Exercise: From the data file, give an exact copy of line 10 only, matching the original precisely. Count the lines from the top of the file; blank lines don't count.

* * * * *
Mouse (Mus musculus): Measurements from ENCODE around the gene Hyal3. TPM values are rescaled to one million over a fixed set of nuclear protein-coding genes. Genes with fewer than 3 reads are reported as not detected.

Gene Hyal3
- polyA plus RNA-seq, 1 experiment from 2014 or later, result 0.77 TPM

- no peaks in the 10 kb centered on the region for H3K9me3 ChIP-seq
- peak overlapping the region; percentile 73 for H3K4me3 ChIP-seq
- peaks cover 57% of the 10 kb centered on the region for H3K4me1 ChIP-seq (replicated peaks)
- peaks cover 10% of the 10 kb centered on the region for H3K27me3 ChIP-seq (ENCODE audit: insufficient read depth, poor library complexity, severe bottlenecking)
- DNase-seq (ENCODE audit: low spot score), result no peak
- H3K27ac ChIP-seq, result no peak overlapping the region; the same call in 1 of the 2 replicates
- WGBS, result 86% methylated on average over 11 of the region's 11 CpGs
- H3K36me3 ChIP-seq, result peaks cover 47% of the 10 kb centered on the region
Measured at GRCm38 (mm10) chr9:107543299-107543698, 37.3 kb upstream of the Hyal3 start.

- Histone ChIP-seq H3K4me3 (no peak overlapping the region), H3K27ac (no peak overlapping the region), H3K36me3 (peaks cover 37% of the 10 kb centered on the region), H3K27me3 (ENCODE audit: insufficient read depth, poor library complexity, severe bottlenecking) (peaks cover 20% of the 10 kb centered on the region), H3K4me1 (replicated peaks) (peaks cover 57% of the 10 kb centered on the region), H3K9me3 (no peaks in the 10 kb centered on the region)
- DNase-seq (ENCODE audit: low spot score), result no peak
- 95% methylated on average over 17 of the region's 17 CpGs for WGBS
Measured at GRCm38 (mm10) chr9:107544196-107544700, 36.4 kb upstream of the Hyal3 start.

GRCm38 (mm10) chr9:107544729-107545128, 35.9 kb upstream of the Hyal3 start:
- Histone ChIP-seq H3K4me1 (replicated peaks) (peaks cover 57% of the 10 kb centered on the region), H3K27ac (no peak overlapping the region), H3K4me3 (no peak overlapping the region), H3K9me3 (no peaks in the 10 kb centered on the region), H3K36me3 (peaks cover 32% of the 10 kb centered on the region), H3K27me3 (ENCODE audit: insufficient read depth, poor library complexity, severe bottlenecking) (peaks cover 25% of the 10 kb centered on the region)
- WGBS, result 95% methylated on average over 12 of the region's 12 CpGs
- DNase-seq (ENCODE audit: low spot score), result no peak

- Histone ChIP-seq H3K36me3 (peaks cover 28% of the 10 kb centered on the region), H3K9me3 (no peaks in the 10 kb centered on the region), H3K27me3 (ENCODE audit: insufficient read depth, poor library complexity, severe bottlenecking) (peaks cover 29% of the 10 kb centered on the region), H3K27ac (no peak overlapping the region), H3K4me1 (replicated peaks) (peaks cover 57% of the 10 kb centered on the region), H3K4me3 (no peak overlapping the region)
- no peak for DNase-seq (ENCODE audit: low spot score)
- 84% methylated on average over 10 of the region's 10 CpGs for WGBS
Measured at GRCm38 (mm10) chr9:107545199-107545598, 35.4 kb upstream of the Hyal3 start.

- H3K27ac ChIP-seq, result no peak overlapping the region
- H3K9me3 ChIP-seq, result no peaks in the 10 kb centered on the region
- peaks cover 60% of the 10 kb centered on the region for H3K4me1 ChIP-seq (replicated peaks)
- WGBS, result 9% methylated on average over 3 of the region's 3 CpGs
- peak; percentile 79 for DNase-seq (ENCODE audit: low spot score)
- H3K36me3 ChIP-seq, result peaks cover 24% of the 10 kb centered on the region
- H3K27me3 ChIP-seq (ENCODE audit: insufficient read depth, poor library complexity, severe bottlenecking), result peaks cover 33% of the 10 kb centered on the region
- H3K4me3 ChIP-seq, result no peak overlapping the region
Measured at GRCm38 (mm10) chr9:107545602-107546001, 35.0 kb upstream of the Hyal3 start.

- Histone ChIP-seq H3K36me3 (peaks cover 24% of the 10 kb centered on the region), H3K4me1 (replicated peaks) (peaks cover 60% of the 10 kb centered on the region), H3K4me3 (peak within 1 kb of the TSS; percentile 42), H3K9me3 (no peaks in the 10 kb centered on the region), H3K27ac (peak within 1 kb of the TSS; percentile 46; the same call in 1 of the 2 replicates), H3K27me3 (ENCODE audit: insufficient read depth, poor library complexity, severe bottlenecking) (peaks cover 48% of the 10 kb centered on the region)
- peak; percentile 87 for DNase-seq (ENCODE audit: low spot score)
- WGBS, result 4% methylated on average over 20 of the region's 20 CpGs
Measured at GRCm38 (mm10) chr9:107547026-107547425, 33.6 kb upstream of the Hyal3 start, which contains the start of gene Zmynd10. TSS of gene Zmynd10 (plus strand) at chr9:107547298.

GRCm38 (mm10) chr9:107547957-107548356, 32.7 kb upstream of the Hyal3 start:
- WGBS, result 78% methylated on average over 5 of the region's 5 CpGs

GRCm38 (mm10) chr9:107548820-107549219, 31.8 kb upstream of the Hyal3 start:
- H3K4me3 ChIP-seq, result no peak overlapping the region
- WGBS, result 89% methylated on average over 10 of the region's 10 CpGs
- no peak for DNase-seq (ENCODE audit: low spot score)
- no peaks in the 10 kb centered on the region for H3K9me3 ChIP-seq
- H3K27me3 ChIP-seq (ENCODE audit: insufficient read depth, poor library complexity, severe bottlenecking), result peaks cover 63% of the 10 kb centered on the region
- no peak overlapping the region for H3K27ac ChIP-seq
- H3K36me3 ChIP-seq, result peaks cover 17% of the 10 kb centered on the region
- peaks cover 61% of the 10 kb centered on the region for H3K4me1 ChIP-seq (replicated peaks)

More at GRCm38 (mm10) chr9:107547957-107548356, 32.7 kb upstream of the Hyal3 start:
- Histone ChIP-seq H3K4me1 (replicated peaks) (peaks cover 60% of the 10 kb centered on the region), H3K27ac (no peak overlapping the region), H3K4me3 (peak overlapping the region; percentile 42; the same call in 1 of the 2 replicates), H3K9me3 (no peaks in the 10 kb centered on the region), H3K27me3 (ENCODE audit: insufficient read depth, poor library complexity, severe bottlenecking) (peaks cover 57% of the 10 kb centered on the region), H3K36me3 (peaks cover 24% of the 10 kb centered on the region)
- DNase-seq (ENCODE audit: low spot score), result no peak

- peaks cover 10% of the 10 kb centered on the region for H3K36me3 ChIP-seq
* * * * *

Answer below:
- WGBS, result 86% methylated on average over 11 of the region's 11 CpGs